Many puppies, and a good number of adult dogs, will grab their leashes while in the middle of a walk (We're looking at you, Retrievers :p ). There's lots of reasons they might do this: It is fun for them, they are really excited and putting their mouth on something makes them feel better, and/or they are frustrated and it makes them feel better.
Here are a few simple ways to reduce this behavior!
Bring a soft tug toy on walks with you. When you notice your pup is thinking of grabbing the leash, offer him the toy. This should be a tuggy that your dog LOVES and that does not "live" in the house. (This keeps it interesting and fresh!)
Some dogs do well with a toy to hold onto. If your dog really likes carrying a ball, I recommend the Fetch It! Brand Breathe Right Ball, especially in the summer. These have special holes in them that allow more air flow.
Don't play tug! When your dog pulls on his leash with his mouth, try to minimize how much “tug” he gets to play by moving toward him (when safe) and keeping the leash from getting taught.
Let them get their ya-ya's out. It's important to remind ourselves that our dogs are, well, dogs! Puppies and teenagers in particular can have a hard time with maintaining self-control all the time. (Heck, humans do, too!) If the above strategies aren't working perfectly, make sure you eliminate the rewards of leash-tugging that you can (by not playing tug, just going really quiet, and not engaging your dog) and calmly wait for your dog to be done. Once he's settled, start walking again!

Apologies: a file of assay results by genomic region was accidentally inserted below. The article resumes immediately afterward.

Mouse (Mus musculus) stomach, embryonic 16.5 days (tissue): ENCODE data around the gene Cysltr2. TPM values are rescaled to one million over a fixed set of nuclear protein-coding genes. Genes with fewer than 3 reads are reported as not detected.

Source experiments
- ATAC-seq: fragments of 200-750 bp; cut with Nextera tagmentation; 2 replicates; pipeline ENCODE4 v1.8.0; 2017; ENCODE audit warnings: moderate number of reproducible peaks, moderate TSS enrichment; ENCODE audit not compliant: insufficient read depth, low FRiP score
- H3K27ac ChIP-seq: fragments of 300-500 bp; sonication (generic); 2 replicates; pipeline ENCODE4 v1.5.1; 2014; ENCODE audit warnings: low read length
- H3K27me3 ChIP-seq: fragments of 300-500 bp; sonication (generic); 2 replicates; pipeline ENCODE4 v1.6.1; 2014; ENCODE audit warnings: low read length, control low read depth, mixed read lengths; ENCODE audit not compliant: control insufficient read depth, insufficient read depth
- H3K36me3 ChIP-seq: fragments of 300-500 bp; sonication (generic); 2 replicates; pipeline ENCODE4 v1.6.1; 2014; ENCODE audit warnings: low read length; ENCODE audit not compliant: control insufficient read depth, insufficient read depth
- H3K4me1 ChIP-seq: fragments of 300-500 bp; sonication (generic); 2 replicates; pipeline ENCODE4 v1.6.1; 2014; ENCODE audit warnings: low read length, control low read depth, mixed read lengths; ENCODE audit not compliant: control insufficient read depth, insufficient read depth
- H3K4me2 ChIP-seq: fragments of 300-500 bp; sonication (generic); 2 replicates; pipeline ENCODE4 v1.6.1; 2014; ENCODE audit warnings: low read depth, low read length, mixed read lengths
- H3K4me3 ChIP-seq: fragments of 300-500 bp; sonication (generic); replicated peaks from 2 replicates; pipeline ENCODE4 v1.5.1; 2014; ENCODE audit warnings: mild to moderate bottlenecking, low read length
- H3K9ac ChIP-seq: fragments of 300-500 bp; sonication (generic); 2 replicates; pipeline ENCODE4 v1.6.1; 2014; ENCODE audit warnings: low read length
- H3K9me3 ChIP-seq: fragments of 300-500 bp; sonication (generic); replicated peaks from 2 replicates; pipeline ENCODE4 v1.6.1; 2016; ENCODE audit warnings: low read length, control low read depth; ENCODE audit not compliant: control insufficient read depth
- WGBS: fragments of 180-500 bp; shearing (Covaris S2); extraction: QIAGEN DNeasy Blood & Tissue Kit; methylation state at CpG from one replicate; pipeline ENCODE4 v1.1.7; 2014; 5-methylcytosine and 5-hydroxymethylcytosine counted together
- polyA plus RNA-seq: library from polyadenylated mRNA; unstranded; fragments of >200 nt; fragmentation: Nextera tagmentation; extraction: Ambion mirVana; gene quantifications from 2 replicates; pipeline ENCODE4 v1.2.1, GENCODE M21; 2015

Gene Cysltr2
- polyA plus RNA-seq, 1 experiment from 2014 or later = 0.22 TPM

Try a less-appealing leash. Some leashes are just extra awesome to chew! If your dog is really into that rope leash, it could be time to try a different material. A harder, skinnier nylon would be one option. Many dogs are less interested in something that doesn't "squish" or tug well. If you're feeling stuck, consider a small-link chain leash. (Remember that it's important to choose a size where your dog's teeth are unlikely to get caught.)
Something not working out? Let your trainer know so we can help you troubleshoot!